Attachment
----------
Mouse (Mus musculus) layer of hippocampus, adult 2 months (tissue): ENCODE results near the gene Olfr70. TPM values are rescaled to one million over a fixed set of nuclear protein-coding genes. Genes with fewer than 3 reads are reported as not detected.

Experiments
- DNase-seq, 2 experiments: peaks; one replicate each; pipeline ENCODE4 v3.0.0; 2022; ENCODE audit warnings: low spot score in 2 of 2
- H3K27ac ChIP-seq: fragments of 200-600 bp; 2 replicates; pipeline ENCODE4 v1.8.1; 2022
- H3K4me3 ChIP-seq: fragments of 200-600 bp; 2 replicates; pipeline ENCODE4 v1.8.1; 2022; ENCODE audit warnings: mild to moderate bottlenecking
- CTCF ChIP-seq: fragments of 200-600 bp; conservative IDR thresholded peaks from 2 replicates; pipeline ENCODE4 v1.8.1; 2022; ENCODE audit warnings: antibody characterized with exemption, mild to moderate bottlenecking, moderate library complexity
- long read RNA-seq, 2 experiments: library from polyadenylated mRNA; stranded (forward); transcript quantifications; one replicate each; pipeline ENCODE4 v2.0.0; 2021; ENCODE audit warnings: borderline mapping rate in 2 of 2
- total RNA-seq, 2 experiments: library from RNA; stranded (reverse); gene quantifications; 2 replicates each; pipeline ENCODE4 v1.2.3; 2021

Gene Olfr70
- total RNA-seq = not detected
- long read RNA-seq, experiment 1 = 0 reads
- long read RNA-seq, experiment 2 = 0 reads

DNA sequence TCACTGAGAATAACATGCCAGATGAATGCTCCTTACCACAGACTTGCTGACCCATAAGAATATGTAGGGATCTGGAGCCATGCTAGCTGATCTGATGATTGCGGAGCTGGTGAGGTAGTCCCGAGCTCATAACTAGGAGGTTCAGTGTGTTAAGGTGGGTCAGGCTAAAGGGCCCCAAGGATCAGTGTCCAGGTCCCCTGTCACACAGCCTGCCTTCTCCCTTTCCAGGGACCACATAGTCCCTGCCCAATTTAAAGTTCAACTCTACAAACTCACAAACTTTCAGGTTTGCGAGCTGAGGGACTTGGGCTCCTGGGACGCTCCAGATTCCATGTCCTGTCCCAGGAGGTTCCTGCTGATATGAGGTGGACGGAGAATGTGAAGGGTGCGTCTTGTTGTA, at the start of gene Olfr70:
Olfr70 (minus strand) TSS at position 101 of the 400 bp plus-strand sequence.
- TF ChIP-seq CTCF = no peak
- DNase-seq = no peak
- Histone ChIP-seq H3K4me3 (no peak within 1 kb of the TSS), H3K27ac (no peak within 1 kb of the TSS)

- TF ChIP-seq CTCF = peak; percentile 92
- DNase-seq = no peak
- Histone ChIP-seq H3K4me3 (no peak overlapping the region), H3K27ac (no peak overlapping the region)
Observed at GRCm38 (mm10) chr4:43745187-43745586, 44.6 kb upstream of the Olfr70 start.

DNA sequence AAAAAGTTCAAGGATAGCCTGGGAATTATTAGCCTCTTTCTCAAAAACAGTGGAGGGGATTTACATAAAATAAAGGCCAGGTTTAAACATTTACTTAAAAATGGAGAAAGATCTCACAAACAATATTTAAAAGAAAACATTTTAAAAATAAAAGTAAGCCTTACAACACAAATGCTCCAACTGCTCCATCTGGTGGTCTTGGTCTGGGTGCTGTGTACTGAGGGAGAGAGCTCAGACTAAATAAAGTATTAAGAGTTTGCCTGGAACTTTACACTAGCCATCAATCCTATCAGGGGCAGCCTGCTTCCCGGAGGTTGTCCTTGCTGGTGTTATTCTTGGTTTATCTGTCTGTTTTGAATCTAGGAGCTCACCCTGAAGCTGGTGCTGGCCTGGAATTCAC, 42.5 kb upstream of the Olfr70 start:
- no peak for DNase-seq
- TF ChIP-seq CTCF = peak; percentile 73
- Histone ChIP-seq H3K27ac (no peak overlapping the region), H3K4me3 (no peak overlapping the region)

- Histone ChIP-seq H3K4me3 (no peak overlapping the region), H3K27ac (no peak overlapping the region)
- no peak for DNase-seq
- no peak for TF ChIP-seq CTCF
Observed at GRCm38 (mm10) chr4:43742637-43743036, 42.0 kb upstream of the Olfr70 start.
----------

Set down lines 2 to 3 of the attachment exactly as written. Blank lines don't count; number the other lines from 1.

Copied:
Experiments
- DNase-seq, 2 experiments: peaks; one replicate each; pipeline ENCODE4 v3.0.0; 2022; ENCODE audit warnings: low spot score in 2 of 2